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Pinot Noir

What is Pinot Noir?

Pinot Noir is a black wine grape variety of the species Vitis vinifera that hails from France. It’s one of France’s oldest grapes, cultivated more than a century ago by the Cistercian monks in Burgundy. Today, collectors prize Pinot Noir for its finesse and age worthiness, especially from the most famous vineyards in Burgundy. Due to its popularity and difficulty to grow, it’s one of the world’s most expensive wines.

Pinot Noir is the name of a grape, and the single-varietal wine produced from that grape. The name comes from the French words for “pine” and “black,” a reference to the pine-cone shape of its clusters on the vine and the color of the grapes.

 It’s normal for consumers to ask: is Pinot Noir sweet? This question stems from the fact that Pinot Noir has lovely red fruit flavors and is juicy from its naturally high acidity. But the juicy fruit taste is not an indication of sugar. In fact, Pinot Noir is almost always made in a dry style.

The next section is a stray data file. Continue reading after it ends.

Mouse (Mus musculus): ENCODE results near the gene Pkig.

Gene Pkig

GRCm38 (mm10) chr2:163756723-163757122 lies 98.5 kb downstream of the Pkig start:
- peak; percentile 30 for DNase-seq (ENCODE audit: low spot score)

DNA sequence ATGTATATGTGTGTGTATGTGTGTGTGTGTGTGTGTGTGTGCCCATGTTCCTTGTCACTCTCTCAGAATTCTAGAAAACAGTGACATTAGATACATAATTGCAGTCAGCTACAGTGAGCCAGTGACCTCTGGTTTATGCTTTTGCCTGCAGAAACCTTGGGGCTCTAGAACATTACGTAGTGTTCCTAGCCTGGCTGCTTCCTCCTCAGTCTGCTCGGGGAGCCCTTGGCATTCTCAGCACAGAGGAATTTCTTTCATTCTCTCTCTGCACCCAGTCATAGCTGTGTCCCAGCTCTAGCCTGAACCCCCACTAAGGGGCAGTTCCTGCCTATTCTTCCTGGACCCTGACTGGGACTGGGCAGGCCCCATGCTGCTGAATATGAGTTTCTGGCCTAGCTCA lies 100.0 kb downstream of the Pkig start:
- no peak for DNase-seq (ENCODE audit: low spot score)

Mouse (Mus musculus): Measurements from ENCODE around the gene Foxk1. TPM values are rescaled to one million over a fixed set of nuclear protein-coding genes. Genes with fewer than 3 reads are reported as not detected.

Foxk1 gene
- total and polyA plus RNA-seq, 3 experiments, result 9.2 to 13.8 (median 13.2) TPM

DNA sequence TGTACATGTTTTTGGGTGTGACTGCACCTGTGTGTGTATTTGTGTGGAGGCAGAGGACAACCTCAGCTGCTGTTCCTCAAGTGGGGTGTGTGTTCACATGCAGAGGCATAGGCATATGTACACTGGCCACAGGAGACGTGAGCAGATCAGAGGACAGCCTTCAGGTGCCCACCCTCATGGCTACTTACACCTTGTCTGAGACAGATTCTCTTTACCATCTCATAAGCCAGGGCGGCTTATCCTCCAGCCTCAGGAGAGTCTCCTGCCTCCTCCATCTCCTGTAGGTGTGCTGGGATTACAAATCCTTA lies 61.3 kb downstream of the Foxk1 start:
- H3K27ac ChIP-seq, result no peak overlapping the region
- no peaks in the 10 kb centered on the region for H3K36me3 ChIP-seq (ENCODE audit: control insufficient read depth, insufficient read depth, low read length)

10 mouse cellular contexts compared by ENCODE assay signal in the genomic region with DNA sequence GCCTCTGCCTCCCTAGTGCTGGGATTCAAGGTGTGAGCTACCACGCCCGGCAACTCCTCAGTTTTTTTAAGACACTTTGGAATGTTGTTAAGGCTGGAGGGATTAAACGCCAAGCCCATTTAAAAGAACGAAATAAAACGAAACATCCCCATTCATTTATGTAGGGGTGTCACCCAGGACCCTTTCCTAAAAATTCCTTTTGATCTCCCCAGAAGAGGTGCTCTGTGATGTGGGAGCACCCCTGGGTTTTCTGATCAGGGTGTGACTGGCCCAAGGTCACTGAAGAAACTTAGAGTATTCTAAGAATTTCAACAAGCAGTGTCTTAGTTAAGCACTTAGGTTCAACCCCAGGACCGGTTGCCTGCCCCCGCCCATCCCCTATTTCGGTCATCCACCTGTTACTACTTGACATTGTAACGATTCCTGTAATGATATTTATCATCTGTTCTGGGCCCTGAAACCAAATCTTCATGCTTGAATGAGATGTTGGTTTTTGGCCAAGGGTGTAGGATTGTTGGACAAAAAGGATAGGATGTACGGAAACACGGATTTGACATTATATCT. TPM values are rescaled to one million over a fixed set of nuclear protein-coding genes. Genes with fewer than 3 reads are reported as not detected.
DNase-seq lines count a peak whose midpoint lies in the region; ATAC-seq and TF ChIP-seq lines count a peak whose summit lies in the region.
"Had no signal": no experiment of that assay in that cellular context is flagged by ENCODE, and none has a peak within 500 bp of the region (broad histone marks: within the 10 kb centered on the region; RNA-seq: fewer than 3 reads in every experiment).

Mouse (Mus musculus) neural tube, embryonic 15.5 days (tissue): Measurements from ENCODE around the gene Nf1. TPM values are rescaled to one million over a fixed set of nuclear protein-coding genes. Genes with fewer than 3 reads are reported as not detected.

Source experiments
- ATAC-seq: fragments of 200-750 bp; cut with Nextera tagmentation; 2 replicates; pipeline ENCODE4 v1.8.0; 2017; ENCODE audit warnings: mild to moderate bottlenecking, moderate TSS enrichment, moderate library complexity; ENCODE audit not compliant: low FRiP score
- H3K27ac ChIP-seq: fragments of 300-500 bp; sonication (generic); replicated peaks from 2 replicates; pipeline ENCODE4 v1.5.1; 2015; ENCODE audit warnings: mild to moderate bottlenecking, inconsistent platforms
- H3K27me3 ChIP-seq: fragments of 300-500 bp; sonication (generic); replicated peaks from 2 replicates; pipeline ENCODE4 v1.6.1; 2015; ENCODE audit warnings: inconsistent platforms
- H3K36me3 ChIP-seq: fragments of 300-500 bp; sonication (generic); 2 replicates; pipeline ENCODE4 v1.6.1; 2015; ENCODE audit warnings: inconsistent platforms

A dry wine means that after the grapes are pressed, the sugar from the grape must is converted into alcohol by yeast. When all the sugar is converted, it creates a fully dry wine. Sometimes, a little sugar is left behind, called residual sugar (RS). This might be purposeful, to give a hint of richness and sweetness to the wine, or it might be because the yeast didn’t finish the fermentation. A few grams per liter of RS is still considered a dry wine, however.

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